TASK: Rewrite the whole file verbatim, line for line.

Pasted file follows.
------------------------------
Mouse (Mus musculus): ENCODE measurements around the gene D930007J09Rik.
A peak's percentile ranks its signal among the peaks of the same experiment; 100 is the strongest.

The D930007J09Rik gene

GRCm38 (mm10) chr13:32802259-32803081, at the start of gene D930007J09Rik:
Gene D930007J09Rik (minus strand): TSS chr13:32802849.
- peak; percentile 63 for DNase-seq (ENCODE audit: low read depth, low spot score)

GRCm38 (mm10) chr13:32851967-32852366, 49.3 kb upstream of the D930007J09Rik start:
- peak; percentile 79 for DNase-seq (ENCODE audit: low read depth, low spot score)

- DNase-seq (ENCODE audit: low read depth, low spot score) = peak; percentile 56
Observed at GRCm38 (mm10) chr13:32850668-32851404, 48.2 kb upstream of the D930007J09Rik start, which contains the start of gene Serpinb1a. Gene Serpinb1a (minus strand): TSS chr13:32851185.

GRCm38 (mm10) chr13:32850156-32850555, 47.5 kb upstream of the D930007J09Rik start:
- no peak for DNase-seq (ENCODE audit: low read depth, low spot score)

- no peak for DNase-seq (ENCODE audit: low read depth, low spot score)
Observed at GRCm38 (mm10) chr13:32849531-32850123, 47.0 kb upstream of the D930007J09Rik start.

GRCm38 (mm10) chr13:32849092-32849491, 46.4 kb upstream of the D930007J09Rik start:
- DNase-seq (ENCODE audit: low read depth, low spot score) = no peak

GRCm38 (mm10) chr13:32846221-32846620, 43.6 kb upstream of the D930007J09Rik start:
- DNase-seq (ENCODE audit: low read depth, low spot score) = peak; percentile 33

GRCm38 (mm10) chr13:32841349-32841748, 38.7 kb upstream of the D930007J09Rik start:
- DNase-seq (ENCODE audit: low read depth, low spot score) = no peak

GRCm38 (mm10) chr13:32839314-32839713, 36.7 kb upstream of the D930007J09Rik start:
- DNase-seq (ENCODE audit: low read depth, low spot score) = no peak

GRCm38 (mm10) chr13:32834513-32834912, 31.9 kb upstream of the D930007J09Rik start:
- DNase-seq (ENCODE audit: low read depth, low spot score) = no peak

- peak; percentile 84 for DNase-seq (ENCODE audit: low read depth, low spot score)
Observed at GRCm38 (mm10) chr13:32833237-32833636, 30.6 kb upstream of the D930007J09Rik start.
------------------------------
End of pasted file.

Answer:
Mouse (Mus musculus): ENCODE measurements around the gene D930007J09Rik.
A peak's percentile ranks its signal among the peaks of the same experiment; 100 is the strongest.

The D930007J09Rik gene

GRCm38 (mm10) chr13:32802259-32803081, at the start of gene D930007J09Rik:
Gene D930007J09Rik (minus strand): TSS chr13:32802849.
- peak; percentile 63 for DNase-seq (ENCODE audit: low read depth, low spot score)

GRCm38 (mm10) chr13:32851967-32852366, 49.3 kb upstream of the D930007J09Rik start:
- peak; percentile 79 for DNase-seq (ENCODE audit: low read depth, low spot score)

- DNase-seq (ENCODE audit: low read depth, low spot score) = peak; percentile 56
Observed at GRCm38 (mm10) chr13:32850668-32851404, 48.2 kb upstream of the D930007J09Rik start, which contains the start of gene Serpinb1a. Gene Serpinb1a (minus strand): TSS chr13:32851185.

GRCm38 (mm10) chr13:32850156-32850555, 47.5 kb upstream of the D930007J09Rik start:
- no peak for DNase-seq (ENCODE audit: low read depth, low spot score)

- no peak for DNase-seq (ENCODE audit: low read depth, low spot score)
Observed at GRCm38 (mm10) chr13:32849531-32850123, 47.0 kb upstream of the D930007J09Rik start.

GRCm38 (mm10) chr13:32849092-32849491, 46.4 kb upstream of the D930007J09Rik start:
- DNase-seq (ENCODE audit: low read depth, low spot score) = no peak

GRCm38 (mm10) chr13:32846221-32846620, 43.6 kb upstream of the D930007J09Rik start:
- DNase-seq (ENCODE audit: low read depth, low spot score) = peak; percentile 33

GRCm38 (mm10) chr13:32841349-32841748, 38.7 kb upstream of the D930007J09Rik start:
- DNase-seq (ENCODE audit: low read depth, low spot score) = no peak

GRCm38 (mm10) chr13:32839314-32839713, 36.7 kb upstream of the D930007J09Rik start:
- DNase-seq (ENCODE audit: low read depth, low spot score) = no peak

GRCm38 (mm10) chr13:32834513-32834912, 31.9 kb upstream of the D930007J09Rik start:
- DNase-seq (ENCODE audit: low read depth, low spot score) = no peak

- peak; percentile 84 for DNase-seq (ENCODE audit: low read depth, low spot score)
Observed at GRCm38 (mm10) chr13:32833237-32833636, 30.6 kb upstream of the D930007J09Rik start.